The state Senate passed a bill Wednesday that would allow undocumented Minnesota students to pay in-state tuition and receive financial aid at colleges and universities in the state.
The Minnesota Prosperity, or DREAM, Act cleared the Senate 41-23, with four Republicans supporting it and one Democratic-Farmer-Labor Party member voting it down.
“I’m very proud of the Senate,” said Sen. Sandy Pappas, DFL-St. Paul, the bill’s chief author who has tried twice in the past to pass the bill.
Pappas told the Minnesota Daily earlier this week she was confident the bill would be included in the final higher education bill in the coming weeks after not being heard in the House earlier in the session.
To be eligible for tuition and aid, students would have to graduate from a Minnesota high school after attending for at least three years and sign an affidavit agreeing to apply for citizenship as soon as he or she is eligible.
University of Minnesota officials have indicated that if the measure passes, it would take steps to adopt a policy.
The University would lose an estimated $175,000 per year for allowing more students to pay in-state tuition. But the University signed off on a legislative fiscal note, indicating it could absorb the costs.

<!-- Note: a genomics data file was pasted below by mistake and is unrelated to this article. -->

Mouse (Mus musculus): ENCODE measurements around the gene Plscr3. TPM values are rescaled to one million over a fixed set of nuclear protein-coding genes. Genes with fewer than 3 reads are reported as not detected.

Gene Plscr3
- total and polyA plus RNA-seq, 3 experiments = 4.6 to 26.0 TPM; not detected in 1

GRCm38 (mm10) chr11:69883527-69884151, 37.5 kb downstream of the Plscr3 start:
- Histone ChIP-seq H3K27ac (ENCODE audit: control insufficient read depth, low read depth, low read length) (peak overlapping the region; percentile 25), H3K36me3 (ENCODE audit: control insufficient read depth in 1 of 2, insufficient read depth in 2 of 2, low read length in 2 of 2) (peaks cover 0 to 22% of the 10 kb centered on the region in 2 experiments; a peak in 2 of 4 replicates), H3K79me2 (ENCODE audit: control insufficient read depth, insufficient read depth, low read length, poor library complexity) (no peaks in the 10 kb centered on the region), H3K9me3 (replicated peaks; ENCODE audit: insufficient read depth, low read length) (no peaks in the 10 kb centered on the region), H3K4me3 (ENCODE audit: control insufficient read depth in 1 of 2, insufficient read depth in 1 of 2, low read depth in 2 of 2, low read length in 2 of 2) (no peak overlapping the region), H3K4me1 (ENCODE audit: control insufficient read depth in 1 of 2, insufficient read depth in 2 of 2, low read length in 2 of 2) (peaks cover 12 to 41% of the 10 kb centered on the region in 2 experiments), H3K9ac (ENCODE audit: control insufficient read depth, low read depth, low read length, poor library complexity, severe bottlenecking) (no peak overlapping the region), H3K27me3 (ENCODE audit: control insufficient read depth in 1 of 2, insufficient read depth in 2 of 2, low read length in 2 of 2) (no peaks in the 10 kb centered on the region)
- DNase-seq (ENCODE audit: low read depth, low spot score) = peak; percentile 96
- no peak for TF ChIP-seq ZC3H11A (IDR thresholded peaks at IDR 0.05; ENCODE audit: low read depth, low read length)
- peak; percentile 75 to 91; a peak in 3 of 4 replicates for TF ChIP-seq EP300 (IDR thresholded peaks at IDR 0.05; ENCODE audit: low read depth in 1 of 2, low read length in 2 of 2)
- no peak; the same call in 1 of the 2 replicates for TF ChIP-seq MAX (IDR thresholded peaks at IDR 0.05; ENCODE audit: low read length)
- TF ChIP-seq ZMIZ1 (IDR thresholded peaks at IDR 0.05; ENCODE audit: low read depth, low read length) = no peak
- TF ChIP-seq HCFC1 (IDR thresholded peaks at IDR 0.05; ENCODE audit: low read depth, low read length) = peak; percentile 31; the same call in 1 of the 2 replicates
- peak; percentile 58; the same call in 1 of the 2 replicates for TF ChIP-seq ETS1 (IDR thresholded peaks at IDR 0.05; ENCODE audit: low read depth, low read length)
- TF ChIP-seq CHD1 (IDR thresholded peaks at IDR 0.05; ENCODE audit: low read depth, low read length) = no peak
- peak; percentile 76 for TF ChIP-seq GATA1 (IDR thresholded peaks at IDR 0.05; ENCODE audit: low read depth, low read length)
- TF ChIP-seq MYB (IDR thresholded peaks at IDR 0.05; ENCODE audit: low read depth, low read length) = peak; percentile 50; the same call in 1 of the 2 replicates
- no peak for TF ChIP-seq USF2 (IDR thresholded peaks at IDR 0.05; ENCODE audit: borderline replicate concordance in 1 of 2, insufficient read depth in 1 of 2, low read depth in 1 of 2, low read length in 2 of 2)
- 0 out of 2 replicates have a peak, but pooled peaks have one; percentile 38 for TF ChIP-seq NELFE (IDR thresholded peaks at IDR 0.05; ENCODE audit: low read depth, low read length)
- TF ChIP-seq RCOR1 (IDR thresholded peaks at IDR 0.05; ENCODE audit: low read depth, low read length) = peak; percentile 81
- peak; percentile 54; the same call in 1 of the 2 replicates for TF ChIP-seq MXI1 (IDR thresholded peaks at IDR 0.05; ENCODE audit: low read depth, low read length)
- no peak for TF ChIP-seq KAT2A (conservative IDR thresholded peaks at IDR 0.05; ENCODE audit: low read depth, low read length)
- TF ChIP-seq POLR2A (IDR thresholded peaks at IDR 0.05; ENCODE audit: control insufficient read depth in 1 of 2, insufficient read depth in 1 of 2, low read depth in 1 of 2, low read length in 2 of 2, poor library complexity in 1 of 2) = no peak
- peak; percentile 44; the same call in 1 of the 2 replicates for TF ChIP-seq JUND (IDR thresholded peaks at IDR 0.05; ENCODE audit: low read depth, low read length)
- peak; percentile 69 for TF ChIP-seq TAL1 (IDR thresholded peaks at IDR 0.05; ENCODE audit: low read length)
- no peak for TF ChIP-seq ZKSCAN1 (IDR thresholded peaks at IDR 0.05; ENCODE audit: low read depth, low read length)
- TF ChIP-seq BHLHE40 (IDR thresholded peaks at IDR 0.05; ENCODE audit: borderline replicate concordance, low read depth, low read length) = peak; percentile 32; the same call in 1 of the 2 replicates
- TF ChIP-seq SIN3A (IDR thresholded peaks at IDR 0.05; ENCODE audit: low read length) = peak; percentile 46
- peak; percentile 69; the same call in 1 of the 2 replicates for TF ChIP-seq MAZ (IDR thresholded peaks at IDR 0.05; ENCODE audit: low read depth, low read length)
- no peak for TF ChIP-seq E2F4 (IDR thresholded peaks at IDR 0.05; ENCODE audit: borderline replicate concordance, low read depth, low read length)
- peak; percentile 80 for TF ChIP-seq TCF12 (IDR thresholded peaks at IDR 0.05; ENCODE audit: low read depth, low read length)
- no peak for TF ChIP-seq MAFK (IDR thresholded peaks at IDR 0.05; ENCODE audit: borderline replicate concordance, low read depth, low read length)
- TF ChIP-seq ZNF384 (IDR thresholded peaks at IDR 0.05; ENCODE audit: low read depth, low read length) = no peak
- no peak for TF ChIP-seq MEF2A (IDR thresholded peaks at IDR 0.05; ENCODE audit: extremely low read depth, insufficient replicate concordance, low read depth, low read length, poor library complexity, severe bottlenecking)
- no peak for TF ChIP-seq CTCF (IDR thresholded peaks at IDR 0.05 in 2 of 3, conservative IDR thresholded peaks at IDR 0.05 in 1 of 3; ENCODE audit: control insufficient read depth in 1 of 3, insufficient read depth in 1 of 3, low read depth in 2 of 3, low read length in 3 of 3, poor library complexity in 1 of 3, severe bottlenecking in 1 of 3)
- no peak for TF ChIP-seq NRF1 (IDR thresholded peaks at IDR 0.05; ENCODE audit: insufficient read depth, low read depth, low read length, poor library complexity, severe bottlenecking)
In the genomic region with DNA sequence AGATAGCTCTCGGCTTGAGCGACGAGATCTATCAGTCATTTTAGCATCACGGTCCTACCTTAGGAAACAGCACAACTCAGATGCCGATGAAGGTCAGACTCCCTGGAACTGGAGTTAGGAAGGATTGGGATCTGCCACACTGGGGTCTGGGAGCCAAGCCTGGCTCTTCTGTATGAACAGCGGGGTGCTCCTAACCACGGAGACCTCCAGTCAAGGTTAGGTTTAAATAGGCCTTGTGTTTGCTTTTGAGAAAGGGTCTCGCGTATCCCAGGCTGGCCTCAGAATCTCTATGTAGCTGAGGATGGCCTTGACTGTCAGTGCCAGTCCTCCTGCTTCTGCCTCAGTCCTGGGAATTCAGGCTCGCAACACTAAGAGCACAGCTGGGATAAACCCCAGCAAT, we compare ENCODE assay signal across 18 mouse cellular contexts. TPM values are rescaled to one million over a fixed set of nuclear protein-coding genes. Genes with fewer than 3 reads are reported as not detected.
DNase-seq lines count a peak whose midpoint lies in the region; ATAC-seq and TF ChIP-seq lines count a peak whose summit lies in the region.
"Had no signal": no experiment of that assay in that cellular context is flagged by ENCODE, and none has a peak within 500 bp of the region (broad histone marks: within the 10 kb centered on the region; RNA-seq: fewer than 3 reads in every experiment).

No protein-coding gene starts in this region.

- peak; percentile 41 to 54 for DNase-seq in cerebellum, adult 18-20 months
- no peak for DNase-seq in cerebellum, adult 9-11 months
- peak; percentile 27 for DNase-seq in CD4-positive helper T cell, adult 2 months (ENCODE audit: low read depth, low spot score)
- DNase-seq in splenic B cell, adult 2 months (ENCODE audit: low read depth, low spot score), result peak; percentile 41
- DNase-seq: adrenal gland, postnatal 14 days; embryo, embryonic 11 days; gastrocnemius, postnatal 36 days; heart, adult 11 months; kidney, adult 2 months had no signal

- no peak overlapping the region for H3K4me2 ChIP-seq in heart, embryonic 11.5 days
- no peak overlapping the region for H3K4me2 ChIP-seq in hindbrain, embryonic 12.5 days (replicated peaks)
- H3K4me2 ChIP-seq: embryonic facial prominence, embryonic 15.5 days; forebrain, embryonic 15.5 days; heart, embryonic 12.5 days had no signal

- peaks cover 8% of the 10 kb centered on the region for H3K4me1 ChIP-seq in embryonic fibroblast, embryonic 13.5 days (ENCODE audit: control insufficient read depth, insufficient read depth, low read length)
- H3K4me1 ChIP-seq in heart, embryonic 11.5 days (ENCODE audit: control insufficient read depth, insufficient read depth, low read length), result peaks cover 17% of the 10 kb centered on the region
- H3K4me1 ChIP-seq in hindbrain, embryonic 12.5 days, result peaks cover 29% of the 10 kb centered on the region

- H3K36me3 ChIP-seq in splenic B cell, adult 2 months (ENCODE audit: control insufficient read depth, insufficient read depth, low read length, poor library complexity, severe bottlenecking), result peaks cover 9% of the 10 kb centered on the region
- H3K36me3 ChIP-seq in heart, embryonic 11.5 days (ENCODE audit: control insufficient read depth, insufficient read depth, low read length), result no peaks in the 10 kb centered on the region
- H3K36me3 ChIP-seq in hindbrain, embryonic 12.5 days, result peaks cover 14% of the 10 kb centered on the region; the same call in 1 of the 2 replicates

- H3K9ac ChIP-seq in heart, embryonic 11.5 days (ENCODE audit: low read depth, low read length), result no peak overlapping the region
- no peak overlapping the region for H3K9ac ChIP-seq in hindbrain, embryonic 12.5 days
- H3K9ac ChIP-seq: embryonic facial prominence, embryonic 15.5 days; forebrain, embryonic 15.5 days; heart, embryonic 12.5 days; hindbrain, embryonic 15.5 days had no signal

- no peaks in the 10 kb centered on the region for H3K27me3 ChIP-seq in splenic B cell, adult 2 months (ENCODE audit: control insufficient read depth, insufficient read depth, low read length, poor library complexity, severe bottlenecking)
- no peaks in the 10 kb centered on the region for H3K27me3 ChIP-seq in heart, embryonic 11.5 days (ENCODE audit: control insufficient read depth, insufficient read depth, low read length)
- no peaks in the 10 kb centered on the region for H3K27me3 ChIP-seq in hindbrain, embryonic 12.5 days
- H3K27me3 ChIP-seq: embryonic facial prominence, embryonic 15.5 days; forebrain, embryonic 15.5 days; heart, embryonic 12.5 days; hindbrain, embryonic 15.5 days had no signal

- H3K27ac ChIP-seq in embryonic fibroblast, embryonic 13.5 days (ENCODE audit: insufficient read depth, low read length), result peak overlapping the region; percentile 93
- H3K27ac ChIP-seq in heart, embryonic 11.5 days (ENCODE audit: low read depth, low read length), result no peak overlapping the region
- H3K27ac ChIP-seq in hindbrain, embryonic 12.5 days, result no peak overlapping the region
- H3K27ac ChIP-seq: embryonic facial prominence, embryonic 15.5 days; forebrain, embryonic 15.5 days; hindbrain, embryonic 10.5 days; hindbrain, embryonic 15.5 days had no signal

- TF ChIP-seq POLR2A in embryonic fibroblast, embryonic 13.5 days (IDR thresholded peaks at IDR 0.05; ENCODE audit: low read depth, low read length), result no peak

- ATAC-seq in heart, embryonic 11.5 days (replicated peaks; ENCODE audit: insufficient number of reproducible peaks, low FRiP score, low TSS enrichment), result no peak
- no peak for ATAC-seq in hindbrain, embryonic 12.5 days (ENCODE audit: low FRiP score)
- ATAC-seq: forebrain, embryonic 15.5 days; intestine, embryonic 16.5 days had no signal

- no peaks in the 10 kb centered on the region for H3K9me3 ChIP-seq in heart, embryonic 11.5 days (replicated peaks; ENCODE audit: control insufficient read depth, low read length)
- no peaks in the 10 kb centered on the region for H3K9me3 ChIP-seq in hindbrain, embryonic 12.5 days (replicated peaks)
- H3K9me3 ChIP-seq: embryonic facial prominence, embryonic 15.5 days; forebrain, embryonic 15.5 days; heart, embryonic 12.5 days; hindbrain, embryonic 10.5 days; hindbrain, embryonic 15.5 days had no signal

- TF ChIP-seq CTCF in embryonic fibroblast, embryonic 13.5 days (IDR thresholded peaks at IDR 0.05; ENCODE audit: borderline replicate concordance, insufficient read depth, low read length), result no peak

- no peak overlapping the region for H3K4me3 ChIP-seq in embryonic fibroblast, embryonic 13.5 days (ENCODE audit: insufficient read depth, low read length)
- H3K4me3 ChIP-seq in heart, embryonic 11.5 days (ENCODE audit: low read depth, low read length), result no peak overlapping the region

The Minnesota Office of Higher Education assumes approximately 666 undergraduate students in the state will benefit from this bill. Of those, half will apply for and qualify for a state grant.
Legislators’ attempts have failed in the past, but this year, there was no negative discussion on the floor, which was “unprecedented,” said Sen. Patricia Torres Ray, DFL-Minneapolis, who co-authored the bill.
“Those of us who were prepared to respond [to opposition] didn’t even have to speak,” she said.
Pappas credited this year’s support to a decrease in anti-immigration sentiment.
“There wasn’t immigrant bashing … on the Senate floor today,” Pappas said. “People were very respectful and supportive of students.”
Thirteen states have adopted various measures to allow undocumented students to receive in-state tuition or financial aid.
Minnesota could become the 14th if it reaches the governor’s desk.
Gov. Mark Dayton is “strongly supportive of the DREAM Act,” according to his spokeswoman Katharine Tinucci.
University President Eric Kaler told the Daily last month that he supports the measure and would recommend the Board of Regents adopt it, if approved by the full Legislature.
Associate Vice President of Equity and Diversity Kristin Lockhart has spent seven years working to decrease barriers for undocumented students to come to the University, she said. She has spoken with administrators about the measure and heard no significant resistance.
An increase in undocumented students would likely be small at first but would grow over time with possible federal support in the future, Lockhart said.
She said the DREAM Act is consistent with goals to make the University more diverse.
“I think that any time we can remove barriers for students to being educated at the University … it is a win for everyone.”
If approved by the Legislature and the Board of Regents, Lockhart said the measure could take effect as early as this fall.